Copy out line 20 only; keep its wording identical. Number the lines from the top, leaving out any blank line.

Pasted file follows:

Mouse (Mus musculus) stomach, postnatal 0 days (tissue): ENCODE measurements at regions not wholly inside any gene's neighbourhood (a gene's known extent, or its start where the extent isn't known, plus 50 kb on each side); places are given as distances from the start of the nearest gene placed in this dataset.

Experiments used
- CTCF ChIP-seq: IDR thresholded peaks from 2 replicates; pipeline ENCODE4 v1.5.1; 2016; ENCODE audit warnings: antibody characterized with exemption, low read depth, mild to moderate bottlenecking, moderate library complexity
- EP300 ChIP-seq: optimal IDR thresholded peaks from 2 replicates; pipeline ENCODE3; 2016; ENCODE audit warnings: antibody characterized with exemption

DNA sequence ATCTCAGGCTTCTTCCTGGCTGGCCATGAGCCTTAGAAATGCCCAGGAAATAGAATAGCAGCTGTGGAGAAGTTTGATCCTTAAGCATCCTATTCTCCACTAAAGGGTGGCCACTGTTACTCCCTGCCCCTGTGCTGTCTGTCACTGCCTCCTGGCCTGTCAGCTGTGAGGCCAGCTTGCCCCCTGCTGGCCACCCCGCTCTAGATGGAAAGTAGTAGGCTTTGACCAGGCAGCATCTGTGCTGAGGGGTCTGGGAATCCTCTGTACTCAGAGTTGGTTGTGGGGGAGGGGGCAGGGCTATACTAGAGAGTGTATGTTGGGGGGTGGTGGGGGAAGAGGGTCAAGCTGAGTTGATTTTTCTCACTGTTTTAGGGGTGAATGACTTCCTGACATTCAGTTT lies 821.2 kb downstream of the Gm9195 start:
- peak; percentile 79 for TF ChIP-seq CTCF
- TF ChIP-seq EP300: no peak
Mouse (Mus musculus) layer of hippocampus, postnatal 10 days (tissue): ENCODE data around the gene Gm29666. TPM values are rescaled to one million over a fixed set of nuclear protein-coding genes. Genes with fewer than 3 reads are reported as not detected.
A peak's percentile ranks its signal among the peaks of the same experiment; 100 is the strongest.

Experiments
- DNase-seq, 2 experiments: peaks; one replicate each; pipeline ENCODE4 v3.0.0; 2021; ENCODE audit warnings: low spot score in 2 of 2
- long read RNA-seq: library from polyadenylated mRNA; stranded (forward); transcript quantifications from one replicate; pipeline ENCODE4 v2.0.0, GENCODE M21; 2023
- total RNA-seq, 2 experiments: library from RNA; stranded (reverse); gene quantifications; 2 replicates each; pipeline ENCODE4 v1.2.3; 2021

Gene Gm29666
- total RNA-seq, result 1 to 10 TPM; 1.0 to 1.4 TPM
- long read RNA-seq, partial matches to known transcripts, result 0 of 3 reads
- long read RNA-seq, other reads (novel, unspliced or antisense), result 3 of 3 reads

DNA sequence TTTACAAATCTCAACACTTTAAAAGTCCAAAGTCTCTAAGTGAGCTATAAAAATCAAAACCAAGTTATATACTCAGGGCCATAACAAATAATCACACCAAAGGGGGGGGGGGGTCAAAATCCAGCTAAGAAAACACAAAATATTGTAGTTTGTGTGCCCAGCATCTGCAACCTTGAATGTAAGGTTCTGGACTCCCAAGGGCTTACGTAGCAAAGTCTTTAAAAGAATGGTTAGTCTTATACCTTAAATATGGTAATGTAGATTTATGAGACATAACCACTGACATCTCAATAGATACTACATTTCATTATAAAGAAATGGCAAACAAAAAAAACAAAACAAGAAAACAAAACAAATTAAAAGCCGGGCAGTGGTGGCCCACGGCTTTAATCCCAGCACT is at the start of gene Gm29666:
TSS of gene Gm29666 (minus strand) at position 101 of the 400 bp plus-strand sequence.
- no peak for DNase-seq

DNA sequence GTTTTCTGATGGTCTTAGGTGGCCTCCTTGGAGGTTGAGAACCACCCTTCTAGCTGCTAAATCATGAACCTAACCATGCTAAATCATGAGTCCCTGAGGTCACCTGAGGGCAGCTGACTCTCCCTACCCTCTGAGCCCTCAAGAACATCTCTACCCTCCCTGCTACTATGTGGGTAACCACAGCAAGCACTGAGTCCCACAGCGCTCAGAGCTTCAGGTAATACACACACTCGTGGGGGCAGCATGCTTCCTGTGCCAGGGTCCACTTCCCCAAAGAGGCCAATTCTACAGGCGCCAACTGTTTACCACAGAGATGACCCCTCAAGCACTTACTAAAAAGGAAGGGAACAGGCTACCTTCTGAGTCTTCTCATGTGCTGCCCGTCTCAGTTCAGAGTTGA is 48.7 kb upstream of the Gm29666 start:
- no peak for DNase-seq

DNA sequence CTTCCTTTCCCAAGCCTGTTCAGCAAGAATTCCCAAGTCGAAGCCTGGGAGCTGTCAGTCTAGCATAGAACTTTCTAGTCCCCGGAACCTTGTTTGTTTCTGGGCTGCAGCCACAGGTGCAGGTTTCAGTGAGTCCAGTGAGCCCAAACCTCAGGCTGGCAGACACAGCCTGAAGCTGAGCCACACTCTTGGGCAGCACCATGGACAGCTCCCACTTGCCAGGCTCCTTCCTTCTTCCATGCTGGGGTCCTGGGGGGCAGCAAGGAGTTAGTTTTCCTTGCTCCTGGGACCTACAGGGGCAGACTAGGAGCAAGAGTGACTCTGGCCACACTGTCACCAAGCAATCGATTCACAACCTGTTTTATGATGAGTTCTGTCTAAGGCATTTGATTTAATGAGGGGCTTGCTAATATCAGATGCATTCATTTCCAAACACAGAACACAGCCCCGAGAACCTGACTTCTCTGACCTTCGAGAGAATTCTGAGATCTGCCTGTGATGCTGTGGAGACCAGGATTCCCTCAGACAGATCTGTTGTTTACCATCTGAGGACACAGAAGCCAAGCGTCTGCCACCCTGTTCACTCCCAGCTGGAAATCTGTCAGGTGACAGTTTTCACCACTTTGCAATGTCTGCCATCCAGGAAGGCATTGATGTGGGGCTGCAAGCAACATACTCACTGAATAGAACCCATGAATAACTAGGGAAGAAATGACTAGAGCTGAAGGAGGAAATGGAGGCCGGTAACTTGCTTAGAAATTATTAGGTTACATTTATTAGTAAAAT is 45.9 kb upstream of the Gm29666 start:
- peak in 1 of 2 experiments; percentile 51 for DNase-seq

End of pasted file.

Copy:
- no peak for DNase-seq